I called our local large animal veterinary hospital, Pilchuck Veterinary Hospital, to inquire about doing a parasite load count on my sheep. No can do. Pilchuck no longer offers services for small ruminants. They will still work on sheep and goats brought to their clinic, but for emergencies only. Their website lists four vets who specialize in goats, sheep and llamas- I guess this must be out of date?
The person on the phone said nobody there would even know how to interpret fecal floats for sheep. Really? That cant’ be right. Isn’t that basic stuff all vets learn in college? Laymen can easily learn to do fecal floats at home, if they want to invest in the several-hundred-dollar microscope and equipment. Not to mention, I think fecal floats submitted to vet offices are usually just sent to a lab. When I had the pneumonia sheep there, I paid for a fecal float and was given parasite counts and medication recommendations, and discussed doing further parasite tests with the vet who was working with me there. He didn’t mention the no-sheep policy. It seems peculiar that a multi-million-dollar-looking large animal facility could (would?) not help me de-worm my sheep. Puzzling.
Another local vet, Evergreen Holistic Vet Care, has recently hired a new college grad who is experienced with treating small ruminants. They considered working with me, but in the end, declined the job. They have decided to have a policy of only administering health care to companion animals, not meat animals, due to their vegetarian- and animal rights agenda- leanings. This is also a bit puzzling, because it’s not the sheep’s fault that *I* choose a carnivore diet; and the clinic has no trouble taking my money to treat my stock dogs. I guess that’s their prerogative to define their business ethical boundaries, but I don’t entirely follow the line of reasoning.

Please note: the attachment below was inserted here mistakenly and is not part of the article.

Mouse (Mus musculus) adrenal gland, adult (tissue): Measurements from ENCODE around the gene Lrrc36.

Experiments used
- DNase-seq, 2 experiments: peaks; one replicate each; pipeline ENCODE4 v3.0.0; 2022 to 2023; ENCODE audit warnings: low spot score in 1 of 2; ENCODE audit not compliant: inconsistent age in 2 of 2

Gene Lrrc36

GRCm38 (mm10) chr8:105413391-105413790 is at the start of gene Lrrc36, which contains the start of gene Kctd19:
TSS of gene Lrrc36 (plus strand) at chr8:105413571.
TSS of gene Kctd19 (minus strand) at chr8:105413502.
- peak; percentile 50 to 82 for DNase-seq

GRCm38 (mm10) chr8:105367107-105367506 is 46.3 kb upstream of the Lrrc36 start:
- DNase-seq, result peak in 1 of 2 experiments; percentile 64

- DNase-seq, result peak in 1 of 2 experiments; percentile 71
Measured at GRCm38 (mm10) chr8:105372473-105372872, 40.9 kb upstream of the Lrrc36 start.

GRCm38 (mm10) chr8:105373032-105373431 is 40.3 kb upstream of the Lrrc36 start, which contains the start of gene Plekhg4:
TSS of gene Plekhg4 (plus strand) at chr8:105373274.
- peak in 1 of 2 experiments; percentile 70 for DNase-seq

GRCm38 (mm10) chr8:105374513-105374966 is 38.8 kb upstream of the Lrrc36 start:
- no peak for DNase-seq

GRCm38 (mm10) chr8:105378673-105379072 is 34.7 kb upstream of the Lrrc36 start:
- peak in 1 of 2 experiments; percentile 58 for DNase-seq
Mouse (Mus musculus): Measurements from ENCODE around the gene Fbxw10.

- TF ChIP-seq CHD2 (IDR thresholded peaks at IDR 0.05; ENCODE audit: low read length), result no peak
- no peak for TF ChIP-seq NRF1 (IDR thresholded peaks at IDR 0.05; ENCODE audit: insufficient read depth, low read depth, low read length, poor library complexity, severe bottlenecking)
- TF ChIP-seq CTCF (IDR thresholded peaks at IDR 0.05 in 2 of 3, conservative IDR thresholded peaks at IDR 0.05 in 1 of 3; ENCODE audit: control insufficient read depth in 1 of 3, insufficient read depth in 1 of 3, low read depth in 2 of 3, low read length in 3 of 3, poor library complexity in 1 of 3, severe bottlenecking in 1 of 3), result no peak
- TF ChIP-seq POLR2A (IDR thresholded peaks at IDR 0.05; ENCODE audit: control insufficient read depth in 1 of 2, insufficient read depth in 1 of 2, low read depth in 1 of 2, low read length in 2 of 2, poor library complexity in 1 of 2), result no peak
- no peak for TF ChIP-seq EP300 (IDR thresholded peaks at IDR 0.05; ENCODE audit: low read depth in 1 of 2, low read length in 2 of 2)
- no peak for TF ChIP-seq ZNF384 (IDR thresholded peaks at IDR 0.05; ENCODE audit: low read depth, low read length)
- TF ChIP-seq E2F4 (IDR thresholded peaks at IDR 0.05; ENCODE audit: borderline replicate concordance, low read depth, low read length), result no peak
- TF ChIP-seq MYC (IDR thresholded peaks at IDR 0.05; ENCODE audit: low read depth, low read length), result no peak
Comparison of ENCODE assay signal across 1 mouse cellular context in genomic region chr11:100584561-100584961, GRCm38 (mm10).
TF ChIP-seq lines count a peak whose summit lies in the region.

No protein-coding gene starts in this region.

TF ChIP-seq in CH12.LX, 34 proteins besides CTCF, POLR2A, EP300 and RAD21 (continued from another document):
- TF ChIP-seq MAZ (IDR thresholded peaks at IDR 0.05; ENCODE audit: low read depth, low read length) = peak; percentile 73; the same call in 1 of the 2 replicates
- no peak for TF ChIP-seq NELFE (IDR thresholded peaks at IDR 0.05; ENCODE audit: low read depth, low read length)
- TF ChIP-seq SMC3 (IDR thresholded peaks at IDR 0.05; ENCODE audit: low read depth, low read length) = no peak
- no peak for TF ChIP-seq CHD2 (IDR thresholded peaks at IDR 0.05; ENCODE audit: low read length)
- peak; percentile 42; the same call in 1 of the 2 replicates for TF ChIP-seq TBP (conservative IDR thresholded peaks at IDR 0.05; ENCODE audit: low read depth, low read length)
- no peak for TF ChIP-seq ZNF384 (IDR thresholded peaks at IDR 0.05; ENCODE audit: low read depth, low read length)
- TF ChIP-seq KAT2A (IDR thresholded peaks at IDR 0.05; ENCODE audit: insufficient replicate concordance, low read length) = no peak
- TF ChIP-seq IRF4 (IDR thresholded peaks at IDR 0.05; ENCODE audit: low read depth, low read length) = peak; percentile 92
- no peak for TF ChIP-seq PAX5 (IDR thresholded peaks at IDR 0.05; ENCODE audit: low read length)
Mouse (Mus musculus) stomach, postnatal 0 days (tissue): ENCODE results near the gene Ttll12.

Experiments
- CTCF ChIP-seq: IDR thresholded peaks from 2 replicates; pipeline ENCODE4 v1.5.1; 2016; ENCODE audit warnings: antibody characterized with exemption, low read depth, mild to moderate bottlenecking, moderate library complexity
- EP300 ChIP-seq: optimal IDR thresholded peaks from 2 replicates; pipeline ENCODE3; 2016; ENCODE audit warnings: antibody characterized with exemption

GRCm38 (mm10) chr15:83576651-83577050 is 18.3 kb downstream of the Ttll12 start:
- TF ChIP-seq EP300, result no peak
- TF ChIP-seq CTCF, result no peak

Maybe they’ve just all come to realize that in our area, horse and dog/cat owners are willing to spend more, so profit is highest when treating only those animals and passing over the ruminants. But, the Veterinarian’s Oath does say …I solemnly swear to use my scientific knowledge and skills for the benefit of society through the protection of animal health, the relief of animal suffering, the conservation of animal resources… It doesn’t mention picking and choosing only the most profitable animal species to work on. 😉 Are there no James Herriots left in Snohomish County? <sigh>
In the end, my only lead was that Pilchuck recommended giving Dr. Laura Glover a call. She used to work there, but now works for the state, and does a little on-call large animal work out of her truck. I talked to her, she sounds nice, and indeed is willing to work with me. She acknowledged that there is dire need for small ruminant services in our area, and she’s doing her best to fill in. Thank goodness, for a while there, I was envisioning having to perform home-done caesarean sections and other major jobs myself, for lack of an available vet; right in the middle of Focus-On-Farming-Snohomish-County. It’s a little disconcerting, knowing that resources are few and far between if I need help in an emergency. I guess I’d better beef-up my inventory of scalpels, sutures and injections, in case it comes down to me when a crisis develops!